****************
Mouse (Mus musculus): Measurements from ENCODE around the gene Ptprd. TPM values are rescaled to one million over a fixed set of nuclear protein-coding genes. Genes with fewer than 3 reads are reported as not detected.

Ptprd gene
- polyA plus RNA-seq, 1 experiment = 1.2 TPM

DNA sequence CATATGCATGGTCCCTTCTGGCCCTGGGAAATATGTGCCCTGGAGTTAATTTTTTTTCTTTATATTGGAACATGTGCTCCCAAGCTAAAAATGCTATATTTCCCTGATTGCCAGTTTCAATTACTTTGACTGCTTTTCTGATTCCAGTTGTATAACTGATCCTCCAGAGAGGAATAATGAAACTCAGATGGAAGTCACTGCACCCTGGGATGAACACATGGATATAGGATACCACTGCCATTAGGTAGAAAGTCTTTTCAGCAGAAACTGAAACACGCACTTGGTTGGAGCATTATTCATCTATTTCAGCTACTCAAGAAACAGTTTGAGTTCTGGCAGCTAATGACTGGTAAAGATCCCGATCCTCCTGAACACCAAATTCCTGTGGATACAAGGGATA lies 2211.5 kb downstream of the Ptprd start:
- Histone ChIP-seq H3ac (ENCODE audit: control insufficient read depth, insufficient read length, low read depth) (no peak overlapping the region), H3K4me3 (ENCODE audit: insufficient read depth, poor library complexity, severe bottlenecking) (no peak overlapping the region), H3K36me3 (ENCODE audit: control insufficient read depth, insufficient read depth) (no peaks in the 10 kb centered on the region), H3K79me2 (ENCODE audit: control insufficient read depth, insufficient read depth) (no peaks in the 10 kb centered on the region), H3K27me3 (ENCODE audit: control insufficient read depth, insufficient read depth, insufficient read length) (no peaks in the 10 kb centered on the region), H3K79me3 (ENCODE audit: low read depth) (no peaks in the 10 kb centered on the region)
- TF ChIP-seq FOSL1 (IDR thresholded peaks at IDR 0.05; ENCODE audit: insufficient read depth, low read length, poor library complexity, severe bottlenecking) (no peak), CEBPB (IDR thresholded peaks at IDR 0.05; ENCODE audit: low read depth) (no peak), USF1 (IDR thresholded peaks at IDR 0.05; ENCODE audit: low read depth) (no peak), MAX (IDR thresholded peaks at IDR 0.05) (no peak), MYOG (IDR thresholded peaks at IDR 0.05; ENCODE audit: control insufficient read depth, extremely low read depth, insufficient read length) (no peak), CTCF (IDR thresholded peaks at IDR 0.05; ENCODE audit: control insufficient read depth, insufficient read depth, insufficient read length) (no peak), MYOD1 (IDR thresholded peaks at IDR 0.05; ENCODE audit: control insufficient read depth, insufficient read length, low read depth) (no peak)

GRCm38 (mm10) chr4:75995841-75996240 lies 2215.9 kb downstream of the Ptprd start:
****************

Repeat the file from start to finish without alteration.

Mouse (Mus musculus): Measurements from ENCODE around the gene Ptprd. TPM values are rescaled to one million over a fixed set of nuclear protein-coding genes. Genes with fewer than 3 reads are reported as not detected.

Ptprd gene
- polyA plus RNA-seq, 1 experiment = 1.2 TPM

DNA sequence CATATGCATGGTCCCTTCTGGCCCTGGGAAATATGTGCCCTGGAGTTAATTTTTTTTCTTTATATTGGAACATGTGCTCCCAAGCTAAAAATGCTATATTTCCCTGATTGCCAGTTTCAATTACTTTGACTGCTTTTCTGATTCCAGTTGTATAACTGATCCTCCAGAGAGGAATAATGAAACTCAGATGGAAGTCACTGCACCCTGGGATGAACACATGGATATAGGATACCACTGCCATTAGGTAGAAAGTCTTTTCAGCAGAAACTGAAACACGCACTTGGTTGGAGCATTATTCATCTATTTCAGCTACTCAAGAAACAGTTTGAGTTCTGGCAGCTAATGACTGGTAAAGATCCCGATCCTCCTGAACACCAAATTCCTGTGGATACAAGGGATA lies 2211.5 kb downstream of the Ptprd start:
- Histone ChIP-seq H3ac (ENCODE audit: control insufficient read depth, insufficient read length, low read depth) (no peak overlapping the region), H3K4me3 (ENCODE audit: insufficient read depth, poor library complexity, severe bottlenecking) (no peak overlapping the region), H3K36me3 (ENCODE audit: control insufficient read depth, insufficient read depth) (no peaks in the 10 kb centered on the region), H3K79me2 (ENCODE audit: control insufficient read depth, insufficient read depth) (no peaks in the 10 kb centered on the region), H3K27me3 (ENCODE audit: control insufficient read depth, insufficient read depth, insufficient read length) (no peaks in the 10 kb centered on the region), H3K79me3 (ENCODE audit: low read depth) (no peaks in the 10 kb centered on the region)
- TF ChIP-seq FOSL1 (IDR thresholded peaks at IDR 0.05; ENCODE audit: insufficient read depth, low read length, poor library complexity, severe bottlenecking) (no peak), CEBPB (IDR thresholded peaks at IDR 0.05; ENCODE audit: low read depth) (no peak), USF1 (IDR thresholded peaks at IDR 0.05; ENCODE audit: low read depth) (no peak), MAX (IDR thresholded peaks at IDR 0.05) (no peak), MYOG (IDR thresholded peaks at IDR 0.05; ENCODE audit: control insufficient read depth, extremely low read depth, insufficient read length) (no peak), CTCF (IDR thresholded peaks at IDR 0.05; ENCODE audit: control insufficient read depth, insufficient read depth, insufficient read length) (no peak), MYOD1 (IDR thresholded peaks at IDR 0.05; ENCODE audit: control insufficient read depth, insufficient read length, low read depth) (no peak)

GRCm38 (mm10) chr4:75995841-75996240 lies 2215.9 kb downstream of the Ptprd start: